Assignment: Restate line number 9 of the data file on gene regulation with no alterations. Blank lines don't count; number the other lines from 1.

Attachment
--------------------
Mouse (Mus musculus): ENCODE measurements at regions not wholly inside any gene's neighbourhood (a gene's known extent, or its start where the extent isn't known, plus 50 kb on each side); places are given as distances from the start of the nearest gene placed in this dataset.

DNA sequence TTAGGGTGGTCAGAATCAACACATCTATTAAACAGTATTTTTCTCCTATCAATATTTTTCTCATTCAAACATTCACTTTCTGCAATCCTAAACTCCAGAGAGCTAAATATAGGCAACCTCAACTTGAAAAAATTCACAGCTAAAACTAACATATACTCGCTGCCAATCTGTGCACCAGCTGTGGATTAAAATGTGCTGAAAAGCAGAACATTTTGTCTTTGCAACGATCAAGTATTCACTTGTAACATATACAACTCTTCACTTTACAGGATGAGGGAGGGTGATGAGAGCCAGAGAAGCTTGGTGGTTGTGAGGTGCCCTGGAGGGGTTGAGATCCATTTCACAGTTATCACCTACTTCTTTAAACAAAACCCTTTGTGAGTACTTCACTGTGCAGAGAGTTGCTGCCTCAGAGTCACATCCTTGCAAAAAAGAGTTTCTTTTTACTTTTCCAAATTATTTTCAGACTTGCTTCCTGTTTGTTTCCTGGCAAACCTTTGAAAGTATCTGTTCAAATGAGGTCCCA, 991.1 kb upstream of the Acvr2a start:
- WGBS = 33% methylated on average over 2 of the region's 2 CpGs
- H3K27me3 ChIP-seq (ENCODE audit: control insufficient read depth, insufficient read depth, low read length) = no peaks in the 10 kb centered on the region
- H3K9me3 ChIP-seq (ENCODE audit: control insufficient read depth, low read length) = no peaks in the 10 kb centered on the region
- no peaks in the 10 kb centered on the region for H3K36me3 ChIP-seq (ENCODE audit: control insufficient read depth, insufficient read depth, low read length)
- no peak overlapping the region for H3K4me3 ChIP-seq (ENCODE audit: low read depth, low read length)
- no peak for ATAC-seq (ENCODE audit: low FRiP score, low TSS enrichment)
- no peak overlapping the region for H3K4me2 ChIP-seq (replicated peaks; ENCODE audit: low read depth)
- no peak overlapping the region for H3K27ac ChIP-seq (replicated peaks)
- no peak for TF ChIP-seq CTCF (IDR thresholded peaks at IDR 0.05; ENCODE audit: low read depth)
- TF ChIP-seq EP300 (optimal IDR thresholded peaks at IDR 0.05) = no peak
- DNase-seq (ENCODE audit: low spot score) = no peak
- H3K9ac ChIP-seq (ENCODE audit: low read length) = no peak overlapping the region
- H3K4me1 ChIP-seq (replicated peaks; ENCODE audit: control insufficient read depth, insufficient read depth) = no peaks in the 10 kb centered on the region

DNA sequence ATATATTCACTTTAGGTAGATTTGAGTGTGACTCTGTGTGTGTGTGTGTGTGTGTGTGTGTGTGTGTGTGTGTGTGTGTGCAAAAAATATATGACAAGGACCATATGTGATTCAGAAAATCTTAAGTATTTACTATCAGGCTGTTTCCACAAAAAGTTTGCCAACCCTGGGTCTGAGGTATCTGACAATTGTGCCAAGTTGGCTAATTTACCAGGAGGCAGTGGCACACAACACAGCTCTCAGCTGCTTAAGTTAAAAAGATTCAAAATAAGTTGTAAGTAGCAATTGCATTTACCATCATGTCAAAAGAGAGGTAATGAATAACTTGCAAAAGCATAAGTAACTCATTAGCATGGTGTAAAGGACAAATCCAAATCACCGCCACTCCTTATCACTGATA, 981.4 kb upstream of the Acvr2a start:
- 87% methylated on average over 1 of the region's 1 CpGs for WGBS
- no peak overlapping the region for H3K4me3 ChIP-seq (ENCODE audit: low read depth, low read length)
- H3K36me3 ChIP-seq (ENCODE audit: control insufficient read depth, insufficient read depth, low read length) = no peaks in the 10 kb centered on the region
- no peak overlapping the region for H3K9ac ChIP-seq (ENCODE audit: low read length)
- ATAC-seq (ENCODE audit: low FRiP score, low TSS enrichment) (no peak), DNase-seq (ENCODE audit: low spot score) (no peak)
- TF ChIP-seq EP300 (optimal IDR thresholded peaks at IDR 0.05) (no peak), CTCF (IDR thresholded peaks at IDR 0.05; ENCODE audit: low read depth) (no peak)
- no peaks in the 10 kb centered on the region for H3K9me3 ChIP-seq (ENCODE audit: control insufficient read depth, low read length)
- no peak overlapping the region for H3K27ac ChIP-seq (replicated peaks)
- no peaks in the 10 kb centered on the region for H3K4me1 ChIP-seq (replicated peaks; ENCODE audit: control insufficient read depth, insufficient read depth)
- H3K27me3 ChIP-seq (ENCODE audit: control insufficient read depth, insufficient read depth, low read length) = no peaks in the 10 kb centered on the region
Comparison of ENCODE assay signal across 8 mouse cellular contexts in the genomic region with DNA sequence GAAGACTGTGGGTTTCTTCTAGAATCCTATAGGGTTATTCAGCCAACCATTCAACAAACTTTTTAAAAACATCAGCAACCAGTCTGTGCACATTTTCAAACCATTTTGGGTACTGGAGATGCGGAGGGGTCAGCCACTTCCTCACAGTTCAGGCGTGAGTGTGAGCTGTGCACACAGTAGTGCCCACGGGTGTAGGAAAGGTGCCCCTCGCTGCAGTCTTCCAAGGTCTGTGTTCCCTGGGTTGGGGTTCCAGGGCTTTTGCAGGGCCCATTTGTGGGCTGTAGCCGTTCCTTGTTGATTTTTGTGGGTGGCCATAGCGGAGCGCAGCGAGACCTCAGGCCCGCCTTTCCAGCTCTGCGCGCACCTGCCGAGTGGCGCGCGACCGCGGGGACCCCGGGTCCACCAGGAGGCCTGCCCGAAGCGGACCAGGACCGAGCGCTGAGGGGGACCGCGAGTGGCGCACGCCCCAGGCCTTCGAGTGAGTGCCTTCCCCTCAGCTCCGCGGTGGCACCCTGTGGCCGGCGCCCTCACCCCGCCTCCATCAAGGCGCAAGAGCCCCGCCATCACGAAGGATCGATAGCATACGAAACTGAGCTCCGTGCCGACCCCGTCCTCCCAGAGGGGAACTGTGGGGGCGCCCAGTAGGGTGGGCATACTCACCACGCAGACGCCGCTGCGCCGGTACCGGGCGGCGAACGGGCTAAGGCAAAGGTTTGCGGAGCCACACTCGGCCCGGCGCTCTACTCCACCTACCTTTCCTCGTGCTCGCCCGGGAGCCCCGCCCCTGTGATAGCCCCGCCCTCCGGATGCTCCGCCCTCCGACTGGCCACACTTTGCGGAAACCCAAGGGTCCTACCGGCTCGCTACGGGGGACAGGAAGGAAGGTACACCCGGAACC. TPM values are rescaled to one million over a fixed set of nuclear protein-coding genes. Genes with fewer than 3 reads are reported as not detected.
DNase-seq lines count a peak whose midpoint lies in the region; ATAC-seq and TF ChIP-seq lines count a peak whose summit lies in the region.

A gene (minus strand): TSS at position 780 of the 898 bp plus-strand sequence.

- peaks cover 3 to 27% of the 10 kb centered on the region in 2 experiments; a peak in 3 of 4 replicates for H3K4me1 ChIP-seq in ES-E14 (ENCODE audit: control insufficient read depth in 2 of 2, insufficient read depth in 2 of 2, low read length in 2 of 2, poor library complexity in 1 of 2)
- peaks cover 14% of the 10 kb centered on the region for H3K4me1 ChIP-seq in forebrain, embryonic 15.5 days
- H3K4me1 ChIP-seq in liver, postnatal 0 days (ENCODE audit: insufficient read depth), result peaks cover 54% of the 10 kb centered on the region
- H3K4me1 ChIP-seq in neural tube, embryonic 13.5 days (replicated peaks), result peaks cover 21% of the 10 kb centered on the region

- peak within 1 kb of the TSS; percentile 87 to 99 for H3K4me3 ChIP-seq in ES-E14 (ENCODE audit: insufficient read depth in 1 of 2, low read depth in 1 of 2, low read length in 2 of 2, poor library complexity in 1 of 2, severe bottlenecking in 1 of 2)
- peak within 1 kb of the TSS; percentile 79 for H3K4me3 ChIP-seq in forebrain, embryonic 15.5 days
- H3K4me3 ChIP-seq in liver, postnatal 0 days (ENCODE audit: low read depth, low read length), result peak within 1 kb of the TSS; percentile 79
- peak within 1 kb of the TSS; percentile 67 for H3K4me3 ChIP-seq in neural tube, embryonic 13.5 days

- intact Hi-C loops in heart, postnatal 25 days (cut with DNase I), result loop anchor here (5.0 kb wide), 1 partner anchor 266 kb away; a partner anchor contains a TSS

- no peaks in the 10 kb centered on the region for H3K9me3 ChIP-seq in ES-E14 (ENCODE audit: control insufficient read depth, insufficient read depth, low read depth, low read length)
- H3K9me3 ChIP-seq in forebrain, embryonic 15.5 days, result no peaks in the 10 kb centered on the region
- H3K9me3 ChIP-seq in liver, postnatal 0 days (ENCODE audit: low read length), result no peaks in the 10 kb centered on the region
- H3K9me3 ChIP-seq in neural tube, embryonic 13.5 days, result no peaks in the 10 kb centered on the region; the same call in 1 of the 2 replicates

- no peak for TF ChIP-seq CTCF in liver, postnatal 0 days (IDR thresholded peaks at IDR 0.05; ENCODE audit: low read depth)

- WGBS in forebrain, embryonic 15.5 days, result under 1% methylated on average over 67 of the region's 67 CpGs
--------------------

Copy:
- no peak overlapping the region for H3K4me2 ChIP-seq (replicated peaks; ENCODE audit: low read depth)